Animal Kingdom The Killing Review
TNT‘s Animal Kingdom, Season 3, Episode 1, The Killing was a long awakening out of a short slumber. The Cody’s dealt with a major loss, while trying to find their footing in a now unfamiliar landscape. Smurf (Ellen Barkin) got a small shock, but proved that she was still resourceful in prison. Pope (Shawn Hatosy) spent every waking hour contemplating who committed treachery in the family. The Killing opened in a fog. It was a very sleepy episode in general. Most of the shots were long, sustained tracking shots that mapped the morning routines of our Cody family. Everyone is doing their own thing, oblivious to everyone else. Then, they get the call.
Baz (Scott Speedman) is dead. They all must have already been feeling some type of way about him given he turned on their mother. Each brother went through their own unique motions. Deran (Jake Weary) seemed almost sad, almost indifferent. He was, however, worried about retaliation from enemies who believe Smurf personally killed Javi. (I say personally, because we all know, she did indirectly kill him, but Baz made it so that the world thought she pulled the trigger.)
Obviously, Pope was in the anger stage of grief. Pope went into attack mode, blindly, with no one and everyone to blame. He was mostly in an “everyone is a suspect” mentality, but he fixated on his main suspect, which was J (Finn Cole). J was the only one who was completely indifferent to Baz’s demise.
J was enigmatic as usual and it did not help his defense against Pope’s accusations. His maybe-maybe-not attitude about his possible culpability in Baz’s demise was emphasized by his wardrobe. Remember those dusty t-shirts he wore for two seasons? Well, he wore black almost the entire episode just like the shadowy figure who shot Baz through the windshield. Is he a red herring? One this is certain, he cannot sleep around Pope.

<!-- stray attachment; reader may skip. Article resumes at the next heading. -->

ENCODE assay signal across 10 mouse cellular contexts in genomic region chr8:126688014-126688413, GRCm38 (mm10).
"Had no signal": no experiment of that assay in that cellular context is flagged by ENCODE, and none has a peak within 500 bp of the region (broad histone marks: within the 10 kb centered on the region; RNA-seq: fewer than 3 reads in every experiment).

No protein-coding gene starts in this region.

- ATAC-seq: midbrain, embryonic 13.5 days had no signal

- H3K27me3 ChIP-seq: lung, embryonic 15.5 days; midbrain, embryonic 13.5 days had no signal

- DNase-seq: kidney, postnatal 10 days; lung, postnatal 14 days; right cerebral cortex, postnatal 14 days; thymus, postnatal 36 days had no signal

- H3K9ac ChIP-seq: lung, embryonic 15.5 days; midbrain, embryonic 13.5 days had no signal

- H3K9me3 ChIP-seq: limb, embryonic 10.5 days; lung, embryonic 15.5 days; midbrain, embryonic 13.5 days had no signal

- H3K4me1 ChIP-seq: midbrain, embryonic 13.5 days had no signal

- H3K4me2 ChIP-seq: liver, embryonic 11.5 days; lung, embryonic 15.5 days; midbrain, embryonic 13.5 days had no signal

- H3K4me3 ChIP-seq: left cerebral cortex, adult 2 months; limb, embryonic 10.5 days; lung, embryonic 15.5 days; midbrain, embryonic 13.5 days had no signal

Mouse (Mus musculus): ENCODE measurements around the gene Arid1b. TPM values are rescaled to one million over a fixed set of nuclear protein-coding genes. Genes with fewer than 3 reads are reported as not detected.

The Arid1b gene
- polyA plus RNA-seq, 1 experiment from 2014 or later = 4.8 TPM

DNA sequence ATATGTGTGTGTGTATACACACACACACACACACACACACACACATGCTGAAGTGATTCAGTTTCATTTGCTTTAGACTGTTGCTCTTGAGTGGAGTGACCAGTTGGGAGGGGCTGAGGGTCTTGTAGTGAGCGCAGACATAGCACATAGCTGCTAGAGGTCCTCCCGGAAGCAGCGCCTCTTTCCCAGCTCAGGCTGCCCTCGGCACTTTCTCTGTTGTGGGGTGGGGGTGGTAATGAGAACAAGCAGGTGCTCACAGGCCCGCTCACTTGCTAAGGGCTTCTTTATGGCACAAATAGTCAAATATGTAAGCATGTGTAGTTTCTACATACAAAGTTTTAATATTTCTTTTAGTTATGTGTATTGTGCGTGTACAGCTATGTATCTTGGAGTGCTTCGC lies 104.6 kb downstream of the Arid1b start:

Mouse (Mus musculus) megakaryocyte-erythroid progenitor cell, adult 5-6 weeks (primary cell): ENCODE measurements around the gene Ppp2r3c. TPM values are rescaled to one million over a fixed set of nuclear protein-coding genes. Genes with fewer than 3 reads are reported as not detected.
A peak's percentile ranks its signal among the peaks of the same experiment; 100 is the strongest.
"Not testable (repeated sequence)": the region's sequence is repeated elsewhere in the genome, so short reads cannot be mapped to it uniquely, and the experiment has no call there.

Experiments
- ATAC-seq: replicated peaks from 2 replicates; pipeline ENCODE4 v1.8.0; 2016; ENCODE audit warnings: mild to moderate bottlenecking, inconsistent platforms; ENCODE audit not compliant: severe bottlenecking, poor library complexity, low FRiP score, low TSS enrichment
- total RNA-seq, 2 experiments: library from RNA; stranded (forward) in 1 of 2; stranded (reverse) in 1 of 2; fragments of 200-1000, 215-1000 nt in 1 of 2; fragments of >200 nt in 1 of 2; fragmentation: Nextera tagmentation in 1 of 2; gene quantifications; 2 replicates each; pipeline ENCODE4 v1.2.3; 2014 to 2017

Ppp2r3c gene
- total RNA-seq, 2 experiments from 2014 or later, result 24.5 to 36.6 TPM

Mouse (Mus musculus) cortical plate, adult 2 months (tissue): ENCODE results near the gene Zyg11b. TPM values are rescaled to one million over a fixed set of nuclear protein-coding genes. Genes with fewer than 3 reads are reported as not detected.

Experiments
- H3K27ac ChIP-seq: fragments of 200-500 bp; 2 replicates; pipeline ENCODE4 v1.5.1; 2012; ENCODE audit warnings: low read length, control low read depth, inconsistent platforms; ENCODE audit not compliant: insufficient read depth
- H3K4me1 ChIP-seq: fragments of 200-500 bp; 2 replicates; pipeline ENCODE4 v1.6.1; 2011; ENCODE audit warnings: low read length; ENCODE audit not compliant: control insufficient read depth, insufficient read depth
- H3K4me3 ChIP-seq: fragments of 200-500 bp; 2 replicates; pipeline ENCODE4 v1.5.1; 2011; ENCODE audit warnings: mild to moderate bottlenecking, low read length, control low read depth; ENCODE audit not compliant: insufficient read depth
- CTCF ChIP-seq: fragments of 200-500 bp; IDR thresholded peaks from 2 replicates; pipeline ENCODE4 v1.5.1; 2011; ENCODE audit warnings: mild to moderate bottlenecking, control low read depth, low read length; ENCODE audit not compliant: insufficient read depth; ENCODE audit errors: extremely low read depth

Pope tried his best to step into the role of patriarch. He and Lena had already bonded greatly in the past season, so it was natural that he would have taken up the mantle of guardian for her. The family being broken was a different animal (no pun here). The Cody’s world was upended last season when both Smurf and Baz exited their leadership roles unceremoniously.
It was disappointing to see that Craig (Ben Robson) had not grown at all in his sabbatical from criminal life. We last saw him speeding out of town to “find himself” and another purpose. In The Killing, he was the same lovable brute. Besides Nicky (Molly Gordon), Craig was also the one who exhibited genuine pain from losing his brother. I do not see anyone could believe Smurf’s crocodile tears in prison for a second.
The Killing was less about the family business than about mourning a loss in the family. On the family business side, we were introduced to our main nemesis, yet another detective with a goal of catching the Cody’s. Then, there is Javi’s gang. Also, The Killing introduced another matriarchal Latino gang affiliation J is responsible for cultivating while Smurf survives inside.
What really got me was Lucy’s (Carolina Guerra) audacity to return to the family. She flaunted her broken heart, no doubt that was real, but everything else was a lie. We know what you did Lucy. I would suggest you disappear. Now, with the family back together, they will need to choose how to proceed with business or revenge. There is a lot at stake for the Cody family and fortune, and the killing may have to wait.
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